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Drake announces second Troyer Research Fellow

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Klaus Bartschat

Drake University recently selected Klaus Bartschat, the Ellis and Nelle Levitt professor of physics in the Department of Physics and Astronomy, as the Ronald Troyer Research Fellow for 2011-12.

The fellowship was created in 2010 to recognize Ronald Troyer, who served as the University’s chief academic officer for nine years. Troyer is currently senior counselor for international initiatives at Drake.

“The fellowship honors Dr. Troyer’s lifetime of contributions to the University’s climate of scholarship by recognizing the ongoing research accomplishments of one of our faculty members,” said Drake Provost Michael J. Renner.   

“Klaus sets a wonderful example as an engaged teacher-scholar,” Renner added. “Drake’s students are very lucky to have the opportunity to work with Dr. Bartschat on fundamental science.”

Bartschat, who began his career at Drake in 1987 as a visiting assistant professor, is known for his work in theoretical and computational physics ““ particularly in the area of atomic, molecular and optical physics. He offers many opportunities for research participation by undergraduates, who often become co-authors on his publications and present their work at international conferences.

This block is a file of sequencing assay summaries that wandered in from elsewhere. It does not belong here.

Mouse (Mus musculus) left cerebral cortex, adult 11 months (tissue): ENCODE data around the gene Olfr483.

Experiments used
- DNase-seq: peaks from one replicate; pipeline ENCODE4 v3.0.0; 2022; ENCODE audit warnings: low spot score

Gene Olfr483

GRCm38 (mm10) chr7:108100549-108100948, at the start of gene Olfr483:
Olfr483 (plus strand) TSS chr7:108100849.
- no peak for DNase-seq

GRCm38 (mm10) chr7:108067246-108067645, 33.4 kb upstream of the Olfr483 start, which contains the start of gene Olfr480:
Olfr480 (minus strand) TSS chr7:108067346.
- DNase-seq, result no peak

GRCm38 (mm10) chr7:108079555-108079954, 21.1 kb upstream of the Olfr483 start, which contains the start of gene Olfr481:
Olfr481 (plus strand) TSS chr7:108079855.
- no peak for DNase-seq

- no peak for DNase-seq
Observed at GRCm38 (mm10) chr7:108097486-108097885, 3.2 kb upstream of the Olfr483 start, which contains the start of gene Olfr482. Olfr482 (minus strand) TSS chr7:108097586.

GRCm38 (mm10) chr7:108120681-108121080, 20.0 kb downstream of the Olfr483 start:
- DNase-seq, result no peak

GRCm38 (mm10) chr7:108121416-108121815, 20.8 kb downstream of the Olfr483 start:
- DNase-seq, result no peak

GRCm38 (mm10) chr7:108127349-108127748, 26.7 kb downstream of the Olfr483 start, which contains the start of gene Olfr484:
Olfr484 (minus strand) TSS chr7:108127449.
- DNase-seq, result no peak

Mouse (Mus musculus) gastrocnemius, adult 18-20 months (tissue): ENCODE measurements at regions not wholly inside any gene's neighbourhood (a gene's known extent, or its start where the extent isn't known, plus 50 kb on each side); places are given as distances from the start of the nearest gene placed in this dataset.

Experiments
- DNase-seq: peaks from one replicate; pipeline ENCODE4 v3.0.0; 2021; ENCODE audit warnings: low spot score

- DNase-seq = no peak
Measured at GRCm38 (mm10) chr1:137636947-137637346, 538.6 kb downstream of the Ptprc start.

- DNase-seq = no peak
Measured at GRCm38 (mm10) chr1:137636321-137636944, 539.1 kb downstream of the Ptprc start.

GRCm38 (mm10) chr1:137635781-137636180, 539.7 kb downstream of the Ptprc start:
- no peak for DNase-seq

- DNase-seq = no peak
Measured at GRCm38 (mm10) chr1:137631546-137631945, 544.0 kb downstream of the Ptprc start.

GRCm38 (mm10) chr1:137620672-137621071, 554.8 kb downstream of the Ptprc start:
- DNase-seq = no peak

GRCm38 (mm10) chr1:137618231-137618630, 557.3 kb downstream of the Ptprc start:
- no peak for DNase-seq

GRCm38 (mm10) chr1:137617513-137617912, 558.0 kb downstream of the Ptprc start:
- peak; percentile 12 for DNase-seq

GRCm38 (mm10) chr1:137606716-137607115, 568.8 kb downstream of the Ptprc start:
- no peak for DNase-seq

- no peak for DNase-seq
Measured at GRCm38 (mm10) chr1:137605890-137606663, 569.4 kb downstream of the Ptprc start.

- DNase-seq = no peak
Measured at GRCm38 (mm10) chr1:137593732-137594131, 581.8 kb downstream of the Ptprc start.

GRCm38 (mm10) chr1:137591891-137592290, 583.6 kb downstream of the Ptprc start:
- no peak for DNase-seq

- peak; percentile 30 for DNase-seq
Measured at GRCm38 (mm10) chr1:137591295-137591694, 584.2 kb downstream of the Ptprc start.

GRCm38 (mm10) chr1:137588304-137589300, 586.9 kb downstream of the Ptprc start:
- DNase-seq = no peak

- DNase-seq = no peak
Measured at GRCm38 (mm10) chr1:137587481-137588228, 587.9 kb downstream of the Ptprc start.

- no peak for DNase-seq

“During his time as dean of Arts and Sciences and especially as provost, Ron Troyer was extremely supportive of my research,” Bartschat said. “He made significant matching funds available for my grant proposals to the National Science Foundation, and I am sure that these commitments were critical in building my group over the years, as well as acquiring the necessary computer equipment. Receiving the Troyer Research Fellowship means that Ron’s support will continue even beyond his time as provost. I feel honored to now have his name formally associated with my research.”

The Ronald Troyer Research Fellowship Endowment Fund, sponsored by Drake’s Board of Trustees, supports the ongoing collaboration with students and his research. A $5,000 stipend will cover one year of research-related expenses, including support of research assistants, equipment, travel and materials.


“These funds will be used to support travel of the entire group to the most important annual conference in our field: the June meeting of the Division of Atomic, Molecular, and Optical Physics of the American Physical Society,” Bartschat said.

Participation at this and other conferences is critical for his team to not only present their results, but also to make or maintain personal contacts that will help open up future opportunities for his collaborators, especially the Drake students in their preparation for and selection of graduate programs.

Bartschat also works internationally in extended collaborations with research groups in Europe and Australia. He receives grant support through the United States National Science Foundation and the National Institute for Computing Sciences. Bartschat holds a doctorate in theoretical physics and the habilitation, the highest academic qualification a scholar can achieve by his or her own pursuit, in physics from The University of Münster in Germany.